Last night, over dinner, a dear friend asked me about the conclusion of the 2016 Jeep Raffle that I sponsored to raise money for my sister-in-law, Vicki, who has been battling ALS since August 2014. It occurred to me, as I recounted the dramatic ending to the raffle over dinner — and the fact that Vicki is still with us, still fighting, still filled with love and hope — what a powerful story my Jeep Raffle remains and how it bears repeating this holiday season.
It was late December 2015 when I made my dramatic New Year’s resolution to raffle off my beloved 2010 Mango Tango Jeep Wrangler to raise funds for my even more beloved sister-in-law suffering the physical, emotional, and financial ravages of Amyotrophic lateral sclerosis (ALS).
I’m not one to make a New Year’s resolution, especially on social media. But once I had committed, I learned just how powerful a public resolution can be.
The instant groundswell of support was overwhelming as so many people got behind the Raffle immediately — from friends, social media acquaintances (court reporters from coast to coast) and complete strangers like Jim Moyer from Fields Jeep in Glenview, Illinois.
Not only did hundreds participate by purchasing $100 tickets, but they spread the word all over social media, reaching folks in states as far away as Alaska!
Alaska? Yes, Alaska.
When Bill Brown, an Alaskan bush pilot, purchased a ticket, I responded instantly, letting him know he was GU — geographically undesirable! But Bill didn’t want to be excluded from helping Vicki over something as “insignificant” as a zip code. So I sold him his ticket, giving little consideration to his odds of winning and even less consideration to the logistics of delivering Mango Tango to Alaska. After all, there were to be, I hoped, 499 other participants, any of whom could win.
Online ticket sales remained steady for months, increasing as the Raffle neared completion. But I was still miles away from my stated goal of raising $50,000.
Days before the end of the Raffle, trailing my goal by about $17,000, I was contacted by a rockstar who pledged that no matter what number I reached at the close of ticket sales, s/he would close the gap with a single check and wished neither to be named as the benefactor nor receive the equivalent in ticket entries.
In the final hours of the raffle, ticket sales surged as people threw down challenges to others to buy tickets, in some cases multiple tickets, in an effort to help me reach my goal. But I knew no matter what, with my benefactor’s assistance, the Jeep raffle was going to be a success!
As I watched the final countdown of the Jeep Raffle on my website, I realized that this was no longer my New Year’s resolution. It become everyone’s resolution: To make the world a better place through acts of selflessness by helping a woman who many of the participants did not even know, a woman fighting a horrific disease, a wife, a mother, a sister, a sister-in-law, a daughter, a daughter-in-law.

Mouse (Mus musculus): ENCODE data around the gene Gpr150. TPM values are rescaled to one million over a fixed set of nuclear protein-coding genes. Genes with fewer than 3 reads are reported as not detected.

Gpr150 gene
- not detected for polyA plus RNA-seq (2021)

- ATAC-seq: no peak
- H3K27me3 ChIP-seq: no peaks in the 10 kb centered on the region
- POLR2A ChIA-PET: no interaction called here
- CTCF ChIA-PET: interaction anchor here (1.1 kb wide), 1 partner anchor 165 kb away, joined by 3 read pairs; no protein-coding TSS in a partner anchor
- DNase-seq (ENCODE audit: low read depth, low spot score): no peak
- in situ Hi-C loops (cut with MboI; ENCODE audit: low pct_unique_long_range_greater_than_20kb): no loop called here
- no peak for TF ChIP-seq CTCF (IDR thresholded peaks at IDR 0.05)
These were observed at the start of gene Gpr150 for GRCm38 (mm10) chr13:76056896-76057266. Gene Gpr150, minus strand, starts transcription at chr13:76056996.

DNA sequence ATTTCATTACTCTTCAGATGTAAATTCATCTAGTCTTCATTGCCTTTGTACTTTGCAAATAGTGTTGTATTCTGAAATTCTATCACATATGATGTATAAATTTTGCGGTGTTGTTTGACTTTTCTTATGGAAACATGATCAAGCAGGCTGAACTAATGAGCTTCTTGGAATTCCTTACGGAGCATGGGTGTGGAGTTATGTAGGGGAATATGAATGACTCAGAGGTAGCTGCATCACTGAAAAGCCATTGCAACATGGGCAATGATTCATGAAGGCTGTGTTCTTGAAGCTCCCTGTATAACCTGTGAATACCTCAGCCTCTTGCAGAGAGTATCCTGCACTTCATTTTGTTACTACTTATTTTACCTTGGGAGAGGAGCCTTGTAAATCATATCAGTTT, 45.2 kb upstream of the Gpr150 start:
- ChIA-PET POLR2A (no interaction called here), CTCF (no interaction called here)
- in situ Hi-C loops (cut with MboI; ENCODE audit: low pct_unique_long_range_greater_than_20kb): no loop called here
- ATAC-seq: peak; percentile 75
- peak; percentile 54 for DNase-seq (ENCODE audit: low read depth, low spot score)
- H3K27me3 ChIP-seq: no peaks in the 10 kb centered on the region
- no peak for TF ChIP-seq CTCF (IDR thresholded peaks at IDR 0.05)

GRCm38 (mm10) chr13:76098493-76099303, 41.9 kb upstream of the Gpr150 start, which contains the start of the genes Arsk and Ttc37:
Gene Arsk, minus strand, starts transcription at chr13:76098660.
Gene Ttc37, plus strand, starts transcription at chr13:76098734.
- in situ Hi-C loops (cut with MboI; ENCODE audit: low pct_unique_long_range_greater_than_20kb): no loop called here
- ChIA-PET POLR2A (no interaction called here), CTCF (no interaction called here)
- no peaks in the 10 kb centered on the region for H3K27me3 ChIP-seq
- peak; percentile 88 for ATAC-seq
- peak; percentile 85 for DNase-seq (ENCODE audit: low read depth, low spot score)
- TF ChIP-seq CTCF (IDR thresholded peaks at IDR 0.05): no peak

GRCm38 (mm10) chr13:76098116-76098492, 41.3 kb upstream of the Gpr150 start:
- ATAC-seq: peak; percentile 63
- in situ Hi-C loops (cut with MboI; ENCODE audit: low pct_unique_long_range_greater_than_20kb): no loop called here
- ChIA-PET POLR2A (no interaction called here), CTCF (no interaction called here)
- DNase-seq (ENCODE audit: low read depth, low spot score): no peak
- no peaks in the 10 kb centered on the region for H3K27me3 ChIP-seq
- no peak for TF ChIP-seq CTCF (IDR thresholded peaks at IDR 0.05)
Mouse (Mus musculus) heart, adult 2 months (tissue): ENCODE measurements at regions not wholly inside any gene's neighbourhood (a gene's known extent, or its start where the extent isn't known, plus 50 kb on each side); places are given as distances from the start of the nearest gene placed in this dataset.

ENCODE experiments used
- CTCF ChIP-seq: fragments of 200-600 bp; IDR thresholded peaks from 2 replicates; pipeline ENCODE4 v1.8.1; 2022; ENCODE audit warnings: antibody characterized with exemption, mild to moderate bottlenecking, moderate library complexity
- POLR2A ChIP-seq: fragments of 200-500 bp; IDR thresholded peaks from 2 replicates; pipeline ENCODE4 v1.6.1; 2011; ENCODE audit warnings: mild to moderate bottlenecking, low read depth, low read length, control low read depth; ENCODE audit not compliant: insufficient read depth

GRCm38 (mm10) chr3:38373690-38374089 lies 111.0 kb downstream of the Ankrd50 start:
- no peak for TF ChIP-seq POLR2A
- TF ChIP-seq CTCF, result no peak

And then that bush pilot from Alaska shows up again, purchasing five more tickets. I emailed him to express my gratitude…
“What are you, nuts? FIVE MORE TICKETS?”
While I have so many stories of the selfless giving exhibited throughout the entire four-month Jeep Raffle, it was the winner — yes, Bill Brown, the bush pilot from Alaska — along with the anonymous benefactor, who took my little Jeep Raffle and turned it into the inspirational story of human decency that we can all carry in our hearts this holiday season.
Bill Brown refused to take possession of Mango Tango. Bill just wanted to help me realize my goal of raising money for Vicki. As a long-time Jeep owner himself, it was his desire for me to keep Mango Tango.
We argued, Bill and I. I had made a resolution, a promise, if you will.
Promises may fit the friends, but nonperformance will turn them into enemies. -Ben Franklin
I knew in my heart I couldn’t accept Bill’s generous offer to keep Mango, genuine as it was.
In the moment that Bill offered me to keep Mango Tango, I had an epiphany.
The raffle had bestowed on me a gift more valuable than the Jeep itself. In four-and-a-half months, I had the great good fortune of witnessing wide-scale human kindness, feeling the power of letting go of a thing you love for someone you love, and observing the connective powers of social media for the benefit of someone in great need.
But it seemed the winner of the raffle had one more experience in store for me: To bear witness to the contagiousness of generosity.
Bill and Kaylene Brown (along with the entire Brown clan) of Anchorage, Alaska decided to gift Mango Tango to my niece Molly who has shown courage, strength and resilience in the face of her mother’s battle with ALS, by completing her home school education alone, a year before her peers, and becoming a National Merit Finalist, earning her a full-ride scholarship to Oklahoma University.
Days before Molly’s high school graduation in May of 2016, Bill and Kaylene surprised Molly with Mango Tango. And in August, Molly and Mango headed off to Norman, Oklahoma, where a new chapter has begun for her.
At home in Pantego, Texas, Vicki’s battle with ALS continues. But she has been able to remain at home, cared for by her loving husband (my brother Ron), her amazing church family and friends, and all the talented caregivers, the cost of which has been offset by everyone who participated in the Jeep raffle.
Never doubt that a small group of thoughtful, committed citizens can change the world. Indeed, it is the only thing that ever has.
As another year draws to a close, New Year’s resolutions are beginning to percolate.
I wonder to myself, whose life might you touch with a bold 2017 promise?